"There’s only one thing in life and that’s the continual renewal of inspiration." For many, these words would be totally inapplicable to fashion, which can seem to be merely a vapid carousel; a seasonal cyclical process of empty frivolity where all
"There’s only one thing in life and that’s the continual renewal of inspiration." For many, these words would be totally inapplicable to fashion, which can seem to be merely a vapid carousel; a seasonal cyclical process of empty frivolity where all that is new is but mere repetition. However, the life and work of Diana Vreeland, who spoke those words, totally defies this concept. The woman who invented the job of the fashion editor, reconstructed the fashion magazine as we know it and created an attitude to style that has touched writers, designers, photographers and models alike, was a total original, a rehashing of nothing. She asked without irony, "is there anything beyond fashion?" and her life’s work was the representation and celebration of the artform. "Fashion must be the intoxicating release from the banality of the world," she proclaimed, and so she set to work moulding universes of delight in the pages of her magazines and in her own home.
Her three-pronged career – starting at Harper’s Bazaar, moving to Vogue, and then ending as muse-in-residence at the Metropolitan Costume Institute – is celebrated in both a new book out this month, entitled Diana Vreeland: The Eye Has To Travel, and in a film of the same name, the trailer for which is above. Both are the brainchild of Lisa Immordino, the wife of Vreeland’s grandson, who has spent the past three years researching the full story of this extraordinary woman. The book retells this story through the fashion pages that she created, which run alongside portraits taken by photographers including Richard Avedon, Andy Warhol, David Bailey and Cecil Beaton, tales of unflinching friendship with the likes of Jackie Kennedy, and some of her incredible aphorisms. Infamously, for Vreeland, "the bikini is the most important thing since the atom bomb". The documentary expands this further, talking to protogees such as Anjelica Huston and Veruschka as well as those fashion luminaries who worked with her and loved her. The film had its premiere during the Venice Film Festival in September at a party sponsored by the Italian fashion house Tod’s, and is due for international release next year.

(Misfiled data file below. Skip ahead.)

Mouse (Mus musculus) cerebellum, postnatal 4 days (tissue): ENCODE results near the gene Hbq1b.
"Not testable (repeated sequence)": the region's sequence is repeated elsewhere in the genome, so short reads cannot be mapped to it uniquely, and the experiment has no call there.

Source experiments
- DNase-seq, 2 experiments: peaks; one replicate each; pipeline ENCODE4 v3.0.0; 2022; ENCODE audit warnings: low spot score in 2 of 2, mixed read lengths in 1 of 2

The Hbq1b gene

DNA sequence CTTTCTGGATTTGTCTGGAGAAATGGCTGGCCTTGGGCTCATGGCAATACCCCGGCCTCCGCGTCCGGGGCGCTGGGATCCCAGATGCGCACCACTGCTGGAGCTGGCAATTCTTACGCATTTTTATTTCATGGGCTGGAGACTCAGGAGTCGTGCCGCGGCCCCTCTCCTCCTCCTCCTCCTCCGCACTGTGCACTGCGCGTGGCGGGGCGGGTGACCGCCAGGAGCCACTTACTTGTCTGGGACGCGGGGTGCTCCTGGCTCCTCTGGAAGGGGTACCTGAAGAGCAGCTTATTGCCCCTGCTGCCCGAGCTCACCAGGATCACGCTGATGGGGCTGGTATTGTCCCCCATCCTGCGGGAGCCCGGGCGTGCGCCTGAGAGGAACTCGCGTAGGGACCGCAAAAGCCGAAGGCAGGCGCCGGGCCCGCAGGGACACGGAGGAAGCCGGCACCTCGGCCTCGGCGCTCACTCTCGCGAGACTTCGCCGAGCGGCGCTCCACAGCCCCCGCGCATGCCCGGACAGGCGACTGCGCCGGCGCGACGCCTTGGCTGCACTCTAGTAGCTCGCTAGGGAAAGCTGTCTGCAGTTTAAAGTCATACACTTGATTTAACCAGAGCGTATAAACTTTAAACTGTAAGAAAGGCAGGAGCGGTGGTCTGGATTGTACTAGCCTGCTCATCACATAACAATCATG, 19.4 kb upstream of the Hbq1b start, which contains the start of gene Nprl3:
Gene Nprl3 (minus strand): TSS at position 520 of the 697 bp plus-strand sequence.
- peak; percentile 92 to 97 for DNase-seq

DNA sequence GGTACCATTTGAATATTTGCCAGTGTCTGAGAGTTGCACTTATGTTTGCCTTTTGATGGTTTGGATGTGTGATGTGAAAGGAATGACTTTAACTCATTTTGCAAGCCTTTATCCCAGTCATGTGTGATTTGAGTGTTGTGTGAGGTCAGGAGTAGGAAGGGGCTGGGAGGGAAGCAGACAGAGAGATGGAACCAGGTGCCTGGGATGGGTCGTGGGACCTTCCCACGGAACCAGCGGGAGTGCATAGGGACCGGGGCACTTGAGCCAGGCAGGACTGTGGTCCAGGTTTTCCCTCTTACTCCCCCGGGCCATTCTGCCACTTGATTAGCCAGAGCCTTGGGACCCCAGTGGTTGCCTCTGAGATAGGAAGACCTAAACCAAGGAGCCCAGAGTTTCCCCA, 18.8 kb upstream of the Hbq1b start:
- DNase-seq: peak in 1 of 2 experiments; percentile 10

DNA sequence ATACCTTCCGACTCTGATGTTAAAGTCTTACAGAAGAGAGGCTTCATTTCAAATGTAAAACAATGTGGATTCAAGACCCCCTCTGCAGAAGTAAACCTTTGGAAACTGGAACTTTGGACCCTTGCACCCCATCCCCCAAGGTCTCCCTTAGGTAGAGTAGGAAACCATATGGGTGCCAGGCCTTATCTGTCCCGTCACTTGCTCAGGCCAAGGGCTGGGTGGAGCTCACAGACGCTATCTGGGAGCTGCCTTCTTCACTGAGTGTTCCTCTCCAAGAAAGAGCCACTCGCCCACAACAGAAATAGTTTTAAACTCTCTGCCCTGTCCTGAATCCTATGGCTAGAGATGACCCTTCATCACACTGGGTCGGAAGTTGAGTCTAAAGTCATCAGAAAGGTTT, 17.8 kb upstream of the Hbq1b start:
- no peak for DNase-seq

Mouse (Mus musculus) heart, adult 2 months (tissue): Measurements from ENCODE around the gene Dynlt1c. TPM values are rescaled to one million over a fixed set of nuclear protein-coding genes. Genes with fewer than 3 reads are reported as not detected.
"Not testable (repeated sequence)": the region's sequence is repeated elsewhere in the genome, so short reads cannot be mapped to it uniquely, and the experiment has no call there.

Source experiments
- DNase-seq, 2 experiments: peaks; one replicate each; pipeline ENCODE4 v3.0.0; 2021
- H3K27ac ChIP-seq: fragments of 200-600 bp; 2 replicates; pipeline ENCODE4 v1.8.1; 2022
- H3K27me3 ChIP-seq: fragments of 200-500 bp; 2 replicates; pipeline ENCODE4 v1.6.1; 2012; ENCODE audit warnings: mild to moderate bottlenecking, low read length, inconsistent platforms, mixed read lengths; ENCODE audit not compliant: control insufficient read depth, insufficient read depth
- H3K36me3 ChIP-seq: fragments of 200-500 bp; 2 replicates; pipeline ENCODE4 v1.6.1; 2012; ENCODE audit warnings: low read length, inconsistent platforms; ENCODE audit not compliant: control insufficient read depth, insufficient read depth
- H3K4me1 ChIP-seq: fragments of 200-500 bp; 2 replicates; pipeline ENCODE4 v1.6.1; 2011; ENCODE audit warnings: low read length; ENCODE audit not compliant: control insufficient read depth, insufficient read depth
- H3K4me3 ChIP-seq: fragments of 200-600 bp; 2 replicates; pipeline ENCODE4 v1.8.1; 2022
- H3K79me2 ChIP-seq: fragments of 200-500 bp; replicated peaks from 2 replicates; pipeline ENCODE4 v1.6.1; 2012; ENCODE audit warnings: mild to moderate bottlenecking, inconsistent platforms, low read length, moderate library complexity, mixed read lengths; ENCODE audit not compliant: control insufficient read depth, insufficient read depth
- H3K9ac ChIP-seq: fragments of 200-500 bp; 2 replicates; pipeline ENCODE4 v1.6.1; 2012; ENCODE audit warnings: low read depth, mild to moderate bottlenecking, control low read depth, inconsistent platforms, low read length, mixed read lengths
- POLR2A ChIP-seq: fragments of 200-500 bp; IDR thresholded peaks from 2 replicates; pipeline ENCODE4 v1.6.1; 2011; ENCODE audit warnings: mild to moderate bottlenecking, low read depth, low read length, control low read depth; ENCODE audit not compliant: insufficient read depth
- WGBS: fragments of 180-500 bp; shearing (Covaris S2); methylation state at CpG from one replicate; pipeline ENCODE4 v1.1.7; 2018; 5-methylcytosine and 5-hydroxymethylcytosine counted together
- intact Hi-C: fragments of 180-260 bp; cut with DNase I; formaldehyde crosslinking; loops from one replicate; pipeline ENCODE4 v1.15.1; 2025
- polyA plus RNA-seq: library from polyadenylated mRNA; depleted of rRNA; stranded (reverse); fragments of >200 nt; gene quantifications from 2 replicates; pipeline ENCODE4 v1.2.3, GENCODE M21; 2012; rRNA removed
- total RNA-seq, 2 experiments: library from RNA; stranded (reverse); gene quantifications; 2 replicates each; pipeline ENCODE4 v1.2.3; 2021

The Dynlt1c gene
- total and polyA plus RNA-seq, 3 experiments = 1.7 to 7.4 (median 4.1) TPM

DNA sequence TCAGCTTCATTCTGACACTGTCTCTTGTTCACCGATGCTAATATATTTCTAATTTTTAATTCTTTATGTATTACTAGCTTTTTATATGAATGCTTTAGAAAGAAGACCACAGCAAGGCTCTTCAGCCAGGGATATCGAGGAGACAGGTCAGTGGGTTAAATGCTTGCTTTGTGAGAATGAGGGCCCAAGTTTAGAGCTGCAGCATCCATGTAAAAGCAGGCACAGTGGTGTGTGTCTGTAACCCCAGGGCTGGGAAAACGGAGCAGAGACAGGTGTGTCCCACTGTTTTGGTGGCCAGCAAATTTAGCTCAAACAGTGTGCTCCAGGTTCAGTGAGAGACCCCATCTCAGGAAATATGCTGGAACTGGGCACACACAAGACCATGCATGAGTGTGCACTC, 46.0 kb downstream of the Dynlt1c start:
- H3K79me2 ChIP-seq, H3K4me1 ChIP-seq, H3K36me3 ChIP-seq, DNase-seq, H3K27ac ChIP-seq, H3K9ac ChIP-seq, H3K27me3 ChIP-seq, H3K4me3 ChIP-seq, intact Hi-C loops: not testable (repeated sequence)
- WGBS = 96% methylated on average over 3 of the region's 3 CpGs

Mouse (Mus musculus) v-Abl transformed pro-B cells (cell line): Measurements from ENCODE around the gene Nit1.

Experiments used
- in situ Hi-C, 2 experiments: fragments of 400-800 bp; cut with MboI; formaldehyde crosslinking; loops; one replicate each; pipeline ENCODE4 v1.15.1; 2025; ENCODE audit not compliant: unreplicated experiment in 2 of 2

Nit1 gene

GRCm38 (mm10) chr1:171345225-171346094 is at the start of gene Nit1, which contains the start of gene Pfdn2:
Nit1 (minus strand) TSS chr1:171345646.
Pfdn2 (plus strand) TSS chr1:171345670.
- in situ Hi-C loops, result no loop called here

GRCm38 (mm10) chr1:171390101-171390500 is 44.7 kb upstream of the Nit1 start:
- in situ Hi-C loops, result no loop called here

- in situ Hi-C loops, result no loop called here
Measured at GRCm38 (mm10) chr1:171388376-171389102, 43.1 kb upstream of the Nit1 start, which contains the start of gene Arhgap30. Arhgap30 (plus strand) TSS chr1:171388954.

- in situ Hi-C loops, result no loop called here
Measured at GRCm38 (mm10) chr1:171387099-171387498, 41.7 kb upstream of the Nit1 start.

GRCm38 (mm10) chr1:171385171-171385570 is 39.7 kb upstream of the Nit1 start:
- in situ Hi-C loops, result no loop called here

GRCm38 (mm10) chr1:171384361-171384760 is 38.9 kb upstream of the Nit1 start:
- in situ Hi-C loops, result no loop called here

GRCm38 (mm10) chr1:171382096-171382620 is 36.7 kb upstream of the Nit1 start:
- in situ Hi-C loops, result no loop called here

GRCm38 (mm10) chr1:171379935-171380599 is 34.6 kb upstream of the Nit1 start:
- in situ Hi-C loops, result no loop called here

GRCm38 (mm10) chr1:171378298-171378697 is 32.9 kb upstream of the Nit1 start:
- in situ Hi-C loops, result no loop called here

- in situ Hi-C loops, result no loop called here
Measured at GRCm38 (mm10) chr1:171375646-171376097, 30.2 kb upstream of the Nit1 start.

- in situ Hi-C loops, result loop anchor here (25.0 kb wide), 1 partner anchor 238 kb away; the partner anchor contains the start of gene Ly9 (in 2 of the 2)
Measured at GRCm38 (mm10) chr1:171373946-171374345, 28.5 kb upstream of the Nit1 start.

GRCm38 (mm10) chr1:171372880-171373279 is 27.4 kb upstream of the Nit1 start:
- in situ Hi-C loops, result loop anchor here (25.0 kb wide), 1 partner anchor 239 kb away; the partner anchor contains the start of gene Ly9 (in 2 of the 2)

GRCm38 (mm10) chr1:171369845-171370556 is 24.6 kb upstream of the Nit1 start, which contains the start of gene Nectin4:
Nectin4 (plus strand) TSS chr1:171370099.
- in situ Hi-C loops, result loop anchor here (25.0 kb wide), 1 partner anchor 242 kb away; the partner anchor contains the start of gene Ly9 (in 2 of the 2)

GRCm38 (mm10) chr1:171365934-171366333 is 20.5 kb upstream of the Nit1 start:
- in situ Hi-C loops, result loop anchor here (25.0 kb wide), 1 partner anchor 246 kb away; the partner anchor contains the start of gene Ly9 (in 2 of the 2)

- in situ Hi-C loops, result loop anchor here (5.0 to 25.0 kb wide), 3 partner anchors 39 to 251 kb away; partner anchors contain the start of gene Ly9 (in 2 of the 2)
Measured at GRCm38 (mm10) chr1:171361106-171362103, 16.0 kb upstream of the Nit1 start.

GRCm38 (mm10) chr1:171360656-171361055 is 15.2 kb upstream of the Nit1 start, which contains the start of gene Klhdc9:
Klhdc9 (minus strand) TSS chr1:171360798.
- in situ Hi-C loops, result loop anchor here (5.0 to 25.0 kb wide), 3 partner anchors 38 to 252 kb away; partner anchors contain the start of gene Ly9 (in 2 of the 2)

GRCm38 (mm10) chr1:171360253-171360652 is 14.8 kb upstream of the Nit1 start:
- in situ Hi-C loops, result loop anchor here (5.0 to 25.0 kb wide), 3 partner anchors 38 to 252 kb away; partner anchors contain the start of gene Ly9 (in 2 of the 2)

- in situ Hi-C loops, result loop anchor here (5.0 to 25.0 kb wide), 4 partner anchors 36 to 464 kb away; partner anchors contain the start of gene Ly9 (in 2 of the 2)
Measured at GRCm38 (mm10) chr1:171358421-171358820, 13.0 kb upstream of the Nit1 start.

For Diana Vreeland, fashion was always enjoyably frivolous but never fatuous, and what mattered above all was style. "You gotta have style. It helps you get down the stairs. It helps you get up in the morning. It’s a way of life. Without it you’re nobody." And, as demonstrated by both documentary and book, this controversial visionary constructed a witty amalgamation of beauty, originality, passion and humour which has resonated down the years and is still inspirational to all.
Diana Vreeland: The Eye Has To Travel is out now, published by Abrams and Chronicle.
Text by Tish Wrigley